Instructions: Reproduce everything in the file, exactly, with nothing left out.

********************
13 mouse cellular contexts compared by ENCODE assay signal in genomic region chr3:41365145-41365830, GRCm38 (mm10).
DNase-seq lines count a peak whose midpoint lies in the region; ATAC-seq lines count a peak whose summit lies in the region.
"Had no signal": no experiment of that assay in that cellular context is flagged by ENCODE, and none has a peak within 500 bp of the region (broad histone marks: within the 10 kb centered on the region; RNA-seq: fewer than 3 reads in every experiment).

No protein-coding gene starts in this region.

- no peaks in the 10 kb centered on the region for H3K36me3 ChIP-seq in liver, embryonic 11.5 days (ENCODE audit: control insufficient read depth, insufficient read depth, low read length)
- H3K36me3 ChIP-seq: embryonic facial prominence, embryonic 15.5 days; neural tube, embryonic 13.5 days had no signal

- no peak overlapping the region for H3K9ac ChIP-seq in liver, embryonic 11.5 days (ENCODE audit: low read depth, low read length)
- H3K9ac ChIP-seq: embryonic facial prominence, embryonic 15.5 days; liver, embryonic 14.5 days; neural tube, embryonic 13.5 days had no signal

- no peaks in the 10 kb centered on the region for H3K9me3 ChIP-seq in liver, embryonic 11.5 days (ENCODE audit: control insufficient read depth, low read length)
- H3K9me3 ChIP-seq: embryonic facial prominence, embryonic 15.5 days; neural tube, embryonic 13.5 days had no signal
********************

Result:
13 mouse cellular contexts compared by ENCODE assay signal in genomic region chr3:41365145-41365830, GRCm38 (mm10).
DNase-seq lines count a peak whose midpoint lies in the region; ATAC-seq lines count a peak whose summit lies in the region.
"Had no signal": no experiment of that assay in that cellular context is flagged by ENCODE, and none has a peak within 500 bp of the region (broad histone marks: within the 10 kb centered on the region; RNA-seq: fewer than 3 reads in every experiment).

No protein-coding gene starts in this region.

- no peaks in the 10 kb centered on the region for H3K36me3 ChIP-seq in liver, embryonic 11.5 days (ENCODE audit: control insufficient read depth, insufficient read depth, low read length)
- H3K36me3 ChIP-seq: embryonic facial prominence, embryonic 15.5 days; neural tube, embryonic 13.5 days had no signal

- no peak overlapping the region for H3K9ac ChIP-seq in liver, embryonic 11.5 days (ENCODE audit: low read depth, low read length)
- H3K9ac ChIP-seq: embryonic facial prominence, embryonic 15.5 days; liver, embryonic 14.5 days; neural tube, embryonic 13.5 days had no signal

- no peaks in the 10 kb centered on the region for H3K9me3 ChIP-seq in liver, embryonic 11.5 days (ENCODE audit: control insufficient read depth, low read length)
- H3K9me3 ChIP-seq: embryonic facial prominence, embryonic 15.5 days; neural tube, embryonic 13.5 days had no signal